I’ve been living with the devil for a long time. It was a distant relationship for most of my life, but has become a closer, more intimate one over these last few years. I have a whole library of books on Hell and Lucifer. As I once told a friend, I live in dread of cops or my mother walking into my office because the first thing they’ll see—right at eye level—is my shelf of devil books. Of course, I also have a collection of books on angels and Heaven, though it’s much smaller than my devil collection. Let’s face it: if you’re going to be interested in angels, you’re going to gravitate to the most fascinating one. That’s Lucifer. Hands down. End of discussion.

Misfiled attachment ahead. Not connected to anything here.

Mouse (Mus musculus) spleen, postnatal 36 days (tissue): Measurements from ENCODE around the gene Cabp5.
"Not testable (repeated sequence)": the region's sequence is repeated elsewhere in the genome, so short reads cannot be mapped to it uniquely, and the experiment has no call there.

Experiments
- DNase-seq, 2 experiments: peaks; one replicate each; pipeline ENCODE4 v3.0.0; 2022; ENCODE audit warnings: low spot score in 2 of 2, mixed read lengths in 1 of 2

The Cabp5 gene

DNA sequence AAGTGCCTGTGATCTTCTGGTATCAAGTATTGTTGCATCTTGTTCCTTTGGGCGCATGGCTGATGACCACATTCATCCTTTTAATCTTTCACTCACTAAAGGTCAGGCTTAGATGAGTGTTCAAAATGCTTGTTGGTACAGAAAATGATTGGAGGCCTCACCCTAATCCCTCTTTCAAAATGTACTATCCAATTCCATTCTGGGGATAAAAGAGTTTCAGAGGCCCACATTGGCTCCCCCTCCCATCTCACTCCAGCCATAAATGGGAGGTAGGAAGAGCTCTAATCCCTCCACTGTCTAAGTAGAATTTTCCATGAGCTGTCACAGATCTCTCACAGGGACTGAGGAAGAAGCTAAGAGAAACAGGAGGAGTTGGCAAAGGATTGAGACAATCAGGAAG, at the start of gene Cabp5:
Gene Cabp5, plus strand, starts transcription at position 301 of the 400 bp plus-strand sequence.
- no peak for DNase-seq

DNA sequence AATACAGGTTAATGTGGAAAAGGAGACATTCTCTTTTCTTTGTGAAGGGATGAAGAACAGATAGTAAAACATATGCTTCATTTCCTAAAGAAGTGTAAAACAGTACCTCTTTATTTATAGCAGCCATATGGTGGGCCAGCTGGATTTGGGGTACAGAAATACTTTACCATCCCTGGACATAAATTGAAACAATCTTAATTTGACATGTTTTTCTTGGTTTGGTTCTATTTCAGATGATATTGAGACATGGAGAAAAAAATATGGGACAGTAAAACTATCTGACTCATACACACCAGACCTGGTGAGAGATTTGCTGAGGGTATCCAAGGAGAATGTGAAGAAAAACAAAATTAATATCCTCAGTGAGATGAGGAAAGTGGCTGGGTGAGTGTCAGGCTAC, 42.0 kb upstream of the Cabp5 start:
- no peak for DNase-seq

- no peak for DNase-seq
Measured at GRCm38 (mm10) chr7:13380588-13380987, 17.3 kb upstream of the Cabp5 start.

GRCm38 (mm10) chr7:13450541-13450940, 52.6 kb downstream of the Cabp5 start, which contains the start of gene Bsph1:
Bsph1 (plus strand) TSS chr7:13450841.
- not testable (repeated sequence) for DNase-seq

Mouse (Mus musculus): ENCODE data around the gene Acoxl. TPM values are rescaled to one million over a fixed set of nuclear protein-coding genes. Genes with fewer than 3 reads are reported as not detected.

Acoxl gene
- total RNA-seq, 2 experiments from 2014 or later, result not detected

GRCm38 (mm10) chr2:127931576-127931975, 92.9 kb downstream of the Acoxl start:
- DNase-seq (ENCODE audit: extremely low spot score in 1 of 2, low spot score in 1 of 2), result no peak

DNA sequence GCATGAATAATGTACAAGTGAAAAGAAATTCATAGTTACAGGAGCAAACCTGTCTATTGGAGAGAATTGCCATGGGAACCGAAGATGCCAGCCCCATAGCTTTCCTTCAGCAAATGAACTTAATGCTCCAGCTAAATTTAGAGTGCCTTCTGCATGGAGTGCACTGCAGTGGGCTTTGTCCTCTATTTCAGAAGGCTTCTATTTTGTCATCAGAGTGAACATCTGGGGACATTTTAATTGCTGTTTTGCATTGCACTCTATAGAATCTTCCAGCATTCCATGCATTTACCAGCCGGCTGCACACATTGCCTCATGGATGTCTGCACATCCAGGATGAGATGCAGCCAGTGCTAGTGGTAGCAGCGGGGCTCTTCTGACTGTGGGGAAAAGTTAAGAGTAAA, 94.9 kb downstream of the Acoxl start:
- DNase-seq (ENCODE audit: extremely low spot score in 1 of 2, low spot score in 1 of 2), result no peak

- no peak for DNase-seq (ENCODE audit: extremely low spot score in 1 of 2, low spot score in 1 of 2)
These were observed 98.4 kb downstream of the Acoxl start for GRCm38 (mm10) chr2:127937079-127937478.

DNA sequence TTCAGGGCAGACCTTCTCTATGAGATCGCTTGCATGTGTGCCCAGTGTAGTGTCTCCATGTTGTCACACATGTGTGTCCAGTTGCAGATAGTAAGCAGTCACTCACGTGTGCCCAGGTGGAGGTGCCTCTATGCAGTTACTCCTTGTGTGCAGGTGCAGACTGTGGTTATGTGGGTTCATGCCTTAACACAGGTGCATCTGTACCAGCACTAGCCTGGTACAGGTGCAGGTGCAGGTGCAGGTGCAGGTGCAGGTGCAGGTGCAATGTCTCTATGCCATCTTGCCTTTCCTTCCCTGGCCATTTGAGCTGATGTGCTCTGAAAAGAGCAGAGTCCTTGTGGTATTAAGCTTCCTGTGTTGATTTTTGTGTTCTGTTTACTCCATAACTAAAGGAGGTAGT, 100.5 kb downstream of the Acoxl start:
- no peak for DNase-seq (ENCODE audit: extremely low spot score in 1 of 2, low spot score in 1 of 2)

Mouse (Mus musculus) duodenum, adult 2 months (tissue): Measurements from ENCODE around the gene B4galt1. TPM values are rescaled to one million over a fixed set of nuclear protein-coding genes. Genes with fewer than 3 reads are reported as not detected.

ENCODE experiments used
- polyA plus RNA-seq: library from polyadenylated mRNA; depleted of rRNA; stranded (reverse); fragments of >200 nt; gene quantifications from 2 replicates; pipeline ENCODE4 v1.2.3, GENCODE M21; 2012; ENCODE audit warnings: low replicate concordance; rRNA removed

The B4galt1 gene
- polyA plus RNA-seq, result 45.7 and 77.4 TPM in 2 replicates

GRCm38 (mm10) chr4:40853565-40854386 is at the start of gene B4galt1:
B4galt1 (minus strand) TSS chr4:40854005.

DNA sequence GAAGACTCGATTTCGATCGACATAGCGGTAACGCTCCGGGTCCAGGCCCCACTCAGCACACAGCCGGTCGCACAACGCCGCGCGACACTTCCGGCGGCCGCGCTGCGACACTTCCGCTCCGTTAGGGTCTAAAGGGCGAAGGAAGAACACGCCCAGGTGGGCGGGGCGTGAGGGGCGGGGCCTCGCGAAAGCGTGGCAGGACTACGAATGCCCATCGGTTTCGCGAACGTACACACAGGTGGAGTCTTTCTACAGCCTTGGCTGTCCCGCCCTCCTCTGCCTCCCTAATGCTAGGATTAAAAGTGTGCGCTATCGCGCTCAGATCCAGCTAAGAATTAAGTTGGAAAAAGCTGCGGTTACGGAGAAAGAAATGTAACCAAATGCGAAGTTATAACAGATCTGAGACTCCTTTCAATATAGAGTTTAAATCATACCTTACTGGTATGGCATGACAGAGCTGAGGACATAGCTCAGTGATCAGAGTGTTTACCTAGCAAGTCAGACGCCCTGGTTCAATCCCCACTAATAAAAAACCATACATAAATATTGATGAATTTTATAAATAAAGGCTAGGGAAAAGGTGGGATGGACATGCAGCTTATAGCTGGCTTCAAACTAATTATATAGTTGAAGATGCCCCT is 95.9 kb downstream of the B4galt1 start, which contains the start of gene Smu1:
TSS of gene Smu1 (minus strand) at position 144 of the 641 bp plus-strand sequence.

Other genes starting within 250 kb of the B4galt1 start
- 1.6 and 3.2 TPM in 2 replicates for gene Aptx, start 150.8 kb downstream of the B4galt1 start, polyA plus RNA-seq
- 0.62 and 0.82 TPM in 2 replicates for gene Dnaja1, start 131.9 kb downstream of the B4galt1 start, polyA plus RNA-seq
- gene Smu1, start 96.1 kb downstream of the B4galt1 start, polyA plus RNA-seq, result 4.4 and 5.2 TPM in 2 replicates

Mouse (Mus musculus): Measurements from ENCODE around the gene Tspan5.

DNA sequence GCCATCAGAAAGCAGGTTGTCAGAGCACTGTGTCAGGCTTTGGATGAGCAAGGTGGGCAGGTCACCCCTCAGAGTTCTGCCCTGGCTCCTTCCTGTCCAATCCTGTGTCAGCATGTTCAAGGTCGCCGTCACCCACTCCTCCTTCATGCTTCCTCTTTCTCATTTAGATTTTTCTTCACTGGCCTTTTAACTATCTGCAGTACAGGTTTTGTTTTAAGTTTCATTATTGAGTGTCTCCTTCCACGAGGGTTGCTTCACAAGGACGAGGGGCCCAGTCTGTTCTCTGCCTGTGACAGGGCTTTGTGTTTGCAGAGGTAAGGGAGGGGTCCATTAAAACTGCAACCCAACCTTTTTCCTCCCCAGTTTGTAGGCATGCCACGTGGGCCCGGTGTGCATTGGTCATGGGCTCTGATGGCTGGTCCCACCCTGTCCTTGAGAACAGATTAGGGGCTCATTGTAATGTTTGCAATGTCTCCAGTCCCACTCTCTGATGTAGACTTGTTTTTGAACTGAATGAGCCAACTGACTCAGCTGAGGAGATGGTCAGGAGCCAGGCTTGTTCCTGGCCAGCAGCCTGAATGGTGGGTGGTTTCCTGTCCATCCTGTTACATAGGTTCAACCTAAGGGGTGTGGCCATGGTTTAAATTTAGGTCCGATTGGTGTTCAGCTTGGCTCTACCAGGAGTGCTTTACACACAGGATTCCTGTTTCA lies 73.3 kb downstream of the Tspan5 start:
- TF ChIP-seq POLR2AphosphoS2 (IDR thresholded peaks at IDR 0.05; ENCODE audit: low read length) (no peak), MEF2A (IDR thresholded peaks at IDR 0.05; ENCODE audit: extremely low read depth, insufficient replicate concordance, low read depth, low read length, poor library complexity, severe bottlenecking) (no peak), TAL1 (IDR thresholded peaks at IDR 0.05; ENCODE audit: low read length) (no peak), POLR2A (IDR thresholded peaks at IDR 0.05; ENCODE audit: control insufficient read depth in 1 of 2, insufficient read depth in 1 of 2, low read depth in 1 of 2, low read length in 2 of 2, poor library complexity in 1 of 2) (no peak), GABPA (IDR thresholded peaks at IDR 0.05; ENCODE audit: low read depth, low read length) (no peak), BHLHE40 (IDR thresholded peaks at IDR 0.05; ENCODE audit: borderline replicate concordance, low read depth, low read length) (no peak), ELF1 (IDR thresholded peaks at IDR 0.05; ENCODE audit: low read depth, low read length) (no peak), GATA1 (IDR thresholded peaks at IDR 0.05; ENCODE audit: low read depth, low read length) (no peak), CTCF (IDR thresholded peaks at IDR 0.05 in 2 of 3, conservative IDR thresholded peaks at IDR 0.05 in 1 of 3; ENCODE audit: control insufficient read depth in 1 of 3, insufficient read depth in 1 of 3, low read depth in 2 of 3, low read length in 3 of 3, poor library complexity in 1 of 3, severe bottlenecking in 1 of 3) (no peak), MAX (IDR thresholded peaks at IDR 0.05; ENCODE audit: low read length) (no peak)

I’m a relative newcomer to comics. Most of my professional life I’ve spent writing a novel series called Sandman Slim. It, too, features Lucifer as a character. But the Sandman Slim Lucifer isn’t the devil as imagined by Neil Gaiman, Mike Carey, or Holly Black. That’s one of the reasons I jumped at the chance to work on the comic. It gives me the opportunity to indulge my interest in the devil and his world, but in a brand-new way.
Lucifer Morningstar’s world is wide and deep. I’ve loved Mazikeen, Gabriel, Elaine Belloc, Jill Presto, and other characters for a long time. And now I’m able to get better acquainted with all of them. It’s a fun job to have, and I consider myself lucky that I get to explore their lives. And cause them trouble. And drag some of them, literally and figuratively, through Hell.
On that note, I invite all of you to, as O’Neil says in A Field in England, “open up and let the devil in.”